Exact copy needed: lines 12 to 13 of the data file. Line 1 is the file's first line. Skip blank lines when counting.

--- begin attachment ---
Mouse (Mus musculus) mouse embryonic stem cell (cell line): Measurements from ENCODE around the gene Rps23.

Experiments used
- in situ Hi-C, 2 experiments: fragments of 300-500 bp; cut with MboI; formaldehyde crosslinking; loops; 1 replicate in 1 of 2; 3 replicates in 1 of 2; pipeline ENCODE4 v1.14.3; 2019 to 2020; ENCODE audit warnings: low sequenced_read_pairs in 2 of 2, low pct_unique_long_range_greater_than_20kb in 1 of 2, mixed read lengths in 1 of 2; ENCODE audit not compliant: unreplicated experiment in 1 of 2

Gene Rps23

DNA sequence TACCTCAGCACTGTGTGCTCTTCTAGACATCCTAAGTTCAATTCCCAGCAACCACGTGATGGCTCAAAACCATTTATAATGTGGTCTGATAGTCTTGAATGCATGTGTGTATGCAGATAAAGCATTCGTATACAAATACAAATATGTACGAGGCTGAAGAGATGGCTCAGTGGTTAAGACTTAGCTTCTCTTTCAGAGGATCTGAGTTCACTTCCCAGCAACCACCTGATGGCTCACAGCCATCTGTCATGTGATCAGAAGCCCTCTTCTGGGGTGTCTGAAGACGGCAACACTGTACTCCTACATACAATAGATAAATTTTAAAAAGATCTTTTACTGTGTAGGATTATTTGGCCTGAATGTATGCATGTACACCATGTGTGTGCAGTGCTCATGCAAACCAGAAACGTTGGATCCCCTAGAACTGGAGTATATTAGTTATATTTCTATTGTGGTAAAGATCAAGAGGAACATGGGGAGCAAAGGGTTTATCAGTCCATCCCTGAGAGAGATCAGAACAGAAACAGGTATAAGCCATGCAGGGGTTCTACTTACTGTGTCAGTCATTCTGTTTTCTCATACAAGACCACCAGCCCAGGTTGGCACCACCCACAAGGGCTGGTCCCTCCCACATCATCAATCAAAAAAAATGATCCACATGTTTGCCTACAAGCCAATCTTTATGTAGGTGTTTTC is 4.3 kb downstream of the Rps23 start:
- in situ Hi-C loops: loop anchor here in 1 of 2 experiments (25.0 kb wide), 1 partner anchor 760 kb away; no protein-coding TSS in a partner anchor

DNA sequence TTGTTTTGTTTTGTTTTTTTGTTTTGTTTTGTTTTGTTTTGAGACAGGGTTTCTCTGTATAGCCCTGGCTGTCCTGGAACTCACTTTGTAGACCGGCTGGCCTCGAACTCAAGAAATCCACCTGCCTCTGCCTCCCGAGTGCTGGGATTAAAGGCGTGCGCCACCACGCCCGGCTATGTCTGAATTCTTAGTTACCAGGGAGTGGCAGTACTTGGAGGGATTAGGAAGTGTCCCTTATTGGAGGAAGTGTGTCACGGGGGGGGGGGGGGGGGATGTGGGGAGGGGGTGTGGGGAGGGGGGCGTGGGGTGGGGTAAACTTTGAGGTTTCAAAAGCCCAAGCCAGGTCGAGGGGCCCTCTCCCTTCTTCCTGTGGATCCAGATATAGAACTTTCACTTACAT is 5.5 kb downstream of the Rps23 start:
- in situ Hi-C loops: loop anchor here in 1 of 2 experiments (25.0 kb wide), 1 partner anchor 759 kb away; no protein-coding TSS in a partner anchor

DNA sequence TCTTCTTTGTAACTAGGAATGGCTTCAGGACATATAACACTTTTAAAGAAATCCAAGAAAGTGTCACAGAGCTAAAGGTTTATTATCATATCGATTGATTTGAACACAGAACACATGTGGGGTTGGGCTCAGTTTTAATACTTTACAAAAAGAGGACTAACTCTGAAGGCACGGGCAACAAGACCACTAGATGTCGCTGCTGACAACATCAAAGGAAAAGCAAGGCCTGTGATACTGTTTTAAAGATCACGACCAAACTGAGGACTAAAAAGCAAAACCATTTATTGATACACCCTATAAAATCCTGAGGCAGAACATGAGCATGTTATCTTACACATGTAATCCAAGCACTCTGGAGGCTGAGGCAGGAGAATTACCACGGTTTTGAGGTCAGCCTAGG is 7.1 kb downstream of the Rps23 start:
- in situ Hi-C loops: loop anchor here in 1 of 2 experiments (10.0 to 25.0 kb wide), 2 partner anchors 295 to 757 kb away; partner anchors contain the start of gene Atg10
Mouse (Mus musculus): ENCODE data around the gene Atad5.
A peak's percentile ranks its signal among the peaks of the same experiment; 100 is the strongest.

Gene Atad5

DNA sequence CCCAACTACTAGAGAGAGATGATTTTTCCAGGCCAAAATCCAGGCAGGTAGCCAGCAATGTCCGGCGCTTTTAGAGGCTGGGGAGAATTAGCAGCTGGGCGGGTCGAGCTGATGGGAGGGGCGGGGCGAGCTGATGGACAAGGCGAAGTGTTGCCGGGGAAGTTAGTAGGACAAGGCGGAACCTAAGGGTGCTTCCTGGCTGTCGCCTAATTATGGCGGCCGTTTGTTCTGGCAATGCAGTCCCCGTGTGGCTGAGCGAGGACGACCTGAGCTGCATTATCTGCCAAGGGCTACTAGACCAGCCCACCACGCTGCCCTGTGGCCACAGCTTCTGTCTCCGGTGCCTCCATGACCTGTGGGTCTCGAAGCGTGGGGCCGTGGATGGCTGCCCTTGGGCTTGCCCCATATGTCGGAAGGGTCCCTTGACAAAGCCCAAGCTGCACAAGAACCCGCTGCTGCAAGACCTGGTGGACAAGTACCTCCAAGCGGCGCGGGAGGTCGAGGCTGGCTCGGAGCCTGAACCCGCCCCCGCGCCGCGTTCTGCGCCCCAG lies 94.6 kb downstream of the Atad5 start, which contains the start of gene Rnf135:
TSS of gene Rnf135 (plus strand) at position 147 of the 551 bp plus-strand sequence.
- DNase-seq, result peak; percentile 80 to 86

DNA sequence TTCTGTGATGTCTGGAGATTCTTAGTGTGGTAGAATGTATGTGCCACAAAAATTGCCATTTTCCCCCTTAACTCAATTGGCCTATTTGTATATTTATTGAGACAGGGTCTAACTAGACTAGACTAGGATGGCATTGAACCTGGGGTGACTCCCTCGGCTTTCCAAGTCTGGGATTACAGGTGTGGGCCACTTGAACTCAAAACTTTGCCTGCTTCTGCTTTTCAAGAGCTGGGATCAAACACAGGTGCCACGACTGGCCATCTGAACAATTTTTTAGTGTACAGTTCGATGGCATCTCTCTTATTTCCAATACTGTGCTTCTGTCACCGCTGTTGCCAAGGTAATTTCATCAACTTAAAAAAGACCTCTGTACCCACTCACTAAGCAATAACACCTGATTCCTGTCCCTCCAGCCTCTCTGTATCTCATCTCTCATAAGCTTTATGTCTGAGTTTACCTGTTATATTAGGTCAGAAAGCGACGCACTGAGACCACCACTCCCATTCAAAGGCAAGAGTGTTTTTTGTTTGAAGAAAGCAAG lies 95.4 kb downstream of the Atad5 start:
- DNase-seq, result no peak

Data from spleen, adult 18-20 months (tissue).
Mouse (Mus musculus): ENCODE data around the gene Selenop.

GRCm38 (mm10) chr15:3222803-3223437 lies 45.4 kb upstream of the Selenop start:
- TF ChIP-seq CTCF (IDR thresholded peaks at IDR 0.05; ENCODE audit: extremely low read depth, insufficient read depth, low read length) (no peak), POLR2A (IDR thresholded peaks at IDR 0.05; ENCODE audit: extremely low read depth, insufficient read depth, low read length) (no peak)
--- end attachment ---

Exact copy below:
A peak's percentile ranks its signal among the peaks of the same experiment; 100 is the strongest.

Gene Atad5